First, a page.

Monday, August 24, 2009

Merola Opera Grand Finale 2009



The Merola Opera program wrapped up its twelve-week summer training program with a grand finale concert featuring its 24 graduates in scenes and arias from all over the repertory. (The onstage photos are by Kristen Loken Anstey Photography.)



Thanks to "apprentice stage director" Fernando Parra Borti (above), this was the best staged version of the annual concert I've seen. There were a few complaints that there wasn't enough movement in the various scenes, but I appreciated the lack of gimmicks and overacting that tend to pop up at these concerts. Plus, the stage-within-a-stage was not only beautiful but versatile enough to make for seamless entrances and exits for the succession of scenes that had nothing to do with each other. The only real clunkiness involved announcements over a loudspeaker by the stage manager with the names of who was going to be singing in the next installment. This wasn't Borti's fault, as it seemed the program insert listing the musical selections and their singers had gone missing in a storage room overnight, probably stolen by the Phantom of the Opera.



The concert started with one of the best all-purpose introductions imaginable with baritone Alexsey Bodanov (above) singing Tonio's Prologue in Leoncavallo's "Pagliacci" where he introduces the audience to the performers with the line: "Evo piuttosto che le nostre povere gabbane" (Ah, think then, sweet people, when you behold us clad in our motley)." The performers were certainly a motley crew, ranging from a contralto to a countertenor, and for the most part they were very good and sometimes even splendid.



Definitely in the latter category was contralto Suzanne Hendrix (above left) who sang an aria from Handel's "Giulio Cesare" with an absolutely beautiful voice. She was followed by a duet from Strauss' "Arabella" with Susanna Biller (above right) singing Zdenka and Lori Guilbeau as Arabella. Though I'm not a big fan of the opera, the two of them sounded great and easily soared over the huge Strauss orchestra. Hendrix and Biller also teamed up with mezzo Maya Lahyani (above middle) for a scene from Berlioz' rarely done "Beatrice et Benedict," an opera I would love to see performed some day.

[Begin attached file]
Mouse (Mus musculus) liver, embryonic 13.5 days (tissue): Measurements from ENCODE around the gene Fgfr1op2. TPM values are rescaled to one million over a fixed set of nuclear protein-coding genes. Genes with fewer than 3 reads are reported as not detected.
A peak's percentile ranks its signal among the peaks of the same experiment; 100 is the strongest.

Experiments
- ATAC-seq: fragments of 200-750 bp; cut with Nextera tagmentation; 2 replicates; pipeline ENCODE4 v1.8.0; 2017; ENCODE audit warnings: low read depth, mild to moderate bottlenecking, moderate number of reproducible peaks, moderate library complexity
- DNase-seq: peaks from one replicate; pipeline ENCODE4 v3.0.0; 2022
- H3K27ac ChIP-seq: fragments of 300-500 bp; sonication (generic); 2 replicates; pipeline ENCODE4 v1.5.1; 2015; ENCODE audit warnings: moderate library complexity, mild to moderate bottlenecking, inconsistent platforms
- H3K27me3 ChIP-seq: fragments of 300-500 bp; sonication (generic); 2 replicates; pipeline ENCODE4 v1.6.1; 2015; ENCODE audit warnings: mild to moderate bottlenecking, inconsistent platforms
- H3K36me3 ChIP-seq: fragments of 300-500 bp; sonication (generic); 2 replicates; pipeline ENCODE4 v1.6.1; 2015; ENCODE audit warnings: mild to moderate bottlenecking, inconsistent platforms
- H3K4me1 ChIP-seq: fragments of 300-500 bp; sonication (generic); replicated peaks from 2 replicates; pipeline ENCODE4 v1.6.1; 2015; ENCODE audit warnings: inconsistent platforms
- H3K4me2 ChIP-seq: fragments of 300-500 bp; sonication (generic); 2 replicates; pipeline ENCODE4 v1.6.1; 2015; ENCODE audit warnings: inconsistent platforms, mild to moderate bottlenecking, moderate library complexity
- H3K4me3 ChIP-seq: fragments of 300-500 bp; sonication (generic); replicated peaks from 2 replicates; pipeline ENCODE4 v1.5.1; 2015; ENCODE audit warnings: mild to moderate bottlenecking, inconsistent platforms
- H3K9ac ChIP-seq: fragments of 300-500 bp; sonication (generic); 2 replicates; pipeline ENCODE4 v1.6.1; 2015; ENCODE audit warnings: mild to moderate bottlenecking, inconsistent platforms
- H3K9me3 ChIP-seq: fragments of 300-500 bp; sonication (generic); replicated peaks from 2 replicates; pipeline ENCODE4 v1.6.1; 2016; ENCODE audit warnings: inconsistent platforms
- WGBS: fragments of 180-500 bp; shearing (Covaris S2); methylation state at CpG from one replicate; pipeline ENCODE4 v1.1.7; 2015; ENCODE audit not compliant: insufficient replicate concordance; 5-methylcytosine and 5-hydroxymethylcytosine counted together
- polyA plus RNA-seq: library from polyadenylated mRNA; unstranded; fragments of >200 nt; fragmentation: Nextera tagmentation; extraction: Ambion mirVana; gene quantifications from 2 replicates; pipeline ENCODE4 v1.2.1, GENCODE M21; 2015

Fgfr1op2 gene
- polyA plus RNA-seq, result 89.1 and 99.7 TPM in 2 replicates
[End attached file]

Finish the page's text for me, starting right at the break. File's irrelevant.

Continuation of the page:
Lahyani also performed as Carmen with Brian Jagde as Don Jose (above). Her voice, stage deportment, and physical beauty are good enough that she's probably at risk of being typecast in that role for the rest of her career.



Because of the Merola program's structure, with its two staged operas at Fort Mason and two concerts with operatic scenes, some singers receive a lot of exposure and others get relatively little. This year it seemed that tenor Eleazar Rodriguez (above) was getting the shaft, with a tiny part in "L'Amico Fritz" and nothing more than a walk-on in the final ensemble. However, somebody must have decided this wasn't right, and he was a surprise addition to the program, singing a solo aria from Mozart's "Abduction from the Seraglio" that was fiendishly difficult. Though the performance was imperfect, Rodriguez's voice is special and his rendition was impressively beautiful.



I have to confess I'm not a big fan of countertenor voices with a few exceptions like Brian Asawa and David Daniels. Ryan Belongie (above), singing a florid aria from Handel's "Xerxes," joins that exceptional group with an honestly lovely voice.



The evening's biggest problem was that it went on too long at over three hours, and I wasn't exactly looking forward to the penultimate number, which was that old bore Alidoro's aria from "La Cenerentola" being sung to Ellie Jarrett. However, Michael Sumuel (above) turned out to have one of the most exciting voices of the entire concert. There aren't that many baritones in the world who can sing the ornamented music of Rossini convincingly, and Sumuel is one of them. In fact, he sounds ready to sing in any opera house in the world.



The evening ended brilliantly with the entire ensemble singing the finale from Verdi's "Falstaff," telling us that everything in the world is a jest. It was so well performed and conducted by Antony Walker that it made me want to see the whole opera immediately, a feeling shared by Janos Gereben (click here). I wonder if the San Francisco Opera still has that wonderful Jean-Pierre Ponelle production, or if it's gone the way of all old sets.

2 comments:

AphotoAday said...

You know, here in Fairfax I have a neighbor right across the street who sings in the S.F. Opera... I still haven't really met her, but it's really fun listening to her practice her routines...   God, can she really tear it up! Adds quite a bit of class to the neighborhood...

sfmike said...

Dear Donald: That's probably a hardworking chorister you're living on your block. I actually have an opera star living next door, Elza van den Heever, who won't rehearse at home because her voice is too huge and would probably fill the entire four-story apartment building.